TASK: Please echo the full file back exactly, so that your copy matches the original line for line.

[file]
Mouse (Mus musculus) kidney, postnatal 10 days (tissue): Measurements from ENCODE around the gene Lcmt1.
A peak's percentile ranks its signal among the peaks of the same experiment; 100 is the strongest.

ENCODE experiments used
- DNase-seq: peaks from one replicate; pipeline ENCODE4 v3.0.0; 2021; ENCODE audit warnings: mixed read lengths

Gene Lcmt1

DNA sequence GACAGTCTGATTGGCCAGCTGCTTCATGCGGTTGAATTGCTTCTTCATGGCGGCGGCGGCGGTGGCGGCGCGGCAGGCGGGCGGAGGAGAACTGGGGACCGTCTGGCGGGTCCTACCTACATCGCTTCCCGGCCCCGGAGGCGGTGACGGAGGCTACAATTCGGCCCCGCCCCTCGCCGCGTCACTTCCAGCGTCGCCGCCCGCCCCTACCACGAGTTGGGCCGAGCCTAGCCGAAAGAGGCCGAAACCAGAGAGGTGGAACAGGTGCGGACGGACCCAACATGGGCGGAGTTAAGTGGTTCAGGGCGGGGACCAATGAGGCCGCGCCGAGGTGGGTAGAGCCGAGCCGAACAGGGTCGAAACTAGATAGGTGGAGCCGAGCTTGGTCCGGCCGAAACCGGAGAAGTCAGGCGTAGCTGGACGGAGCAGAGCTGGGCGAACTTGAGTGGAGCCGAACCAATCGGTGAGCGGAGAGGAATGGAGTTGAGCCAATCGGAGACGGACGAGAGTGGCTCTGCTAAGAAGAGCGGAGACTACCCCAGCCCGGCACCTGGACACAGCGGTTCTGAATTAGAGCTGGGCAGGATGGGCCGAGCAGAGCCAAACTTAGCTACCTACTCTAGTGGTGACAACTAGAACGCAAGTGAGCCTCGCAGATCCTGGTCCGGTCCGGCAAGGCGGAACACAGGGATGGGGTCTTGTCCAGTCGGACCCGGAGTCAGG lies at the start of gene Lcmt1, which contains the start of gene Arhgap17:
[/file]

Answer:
Mouse (Mus musculus) kidney, postnatal 10 days (tissue): Measurements from ENCODE around the gene Lcmt1.
A peak's percentile ranks its signal among the peaks of the same experiment; 100 is the strongest.

ENCODE experiments used
- DNase-seq: peaks from one replicate; pipeline ENCODE4 v3.0.0; 2021; ENCODE audit warnings: mixed read lengths

Gene Lcmt1

DNA sequence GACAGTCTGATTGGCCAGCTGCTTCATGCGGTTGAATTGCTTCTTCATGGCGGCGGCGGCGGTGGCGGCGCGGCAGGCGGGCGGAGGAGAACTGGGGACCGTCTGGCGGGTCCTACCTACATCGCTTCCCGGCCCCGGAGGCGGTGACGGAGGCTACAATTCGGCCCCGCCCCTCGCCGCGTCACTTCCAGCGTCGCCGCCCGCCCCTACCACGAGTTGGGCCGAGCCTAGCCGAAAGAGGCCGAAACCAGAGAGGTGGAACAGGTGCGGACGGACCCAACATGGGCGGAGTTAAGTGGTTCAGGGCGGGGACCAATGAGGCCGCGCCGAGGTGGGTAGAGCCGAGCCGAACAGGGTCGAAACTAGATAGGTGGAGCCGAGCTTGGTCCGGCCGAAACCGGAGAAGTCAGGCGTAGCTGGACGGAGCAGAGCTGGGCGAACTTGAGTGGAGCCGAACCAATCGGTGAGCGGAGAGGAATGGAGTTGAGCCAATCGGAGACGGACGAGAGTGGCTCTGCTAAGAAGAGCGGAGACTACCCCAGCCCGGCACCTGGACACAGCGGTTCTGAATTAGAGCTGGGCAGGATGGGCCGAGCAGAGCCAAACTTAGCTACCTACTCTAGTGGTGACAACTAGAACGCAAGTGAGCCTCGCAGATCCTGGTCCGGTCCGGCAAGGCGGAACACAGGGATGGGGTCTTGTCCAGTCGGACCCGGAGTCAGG lies at the start of gene Lcmt1, which contains the start of gene Arhgap17: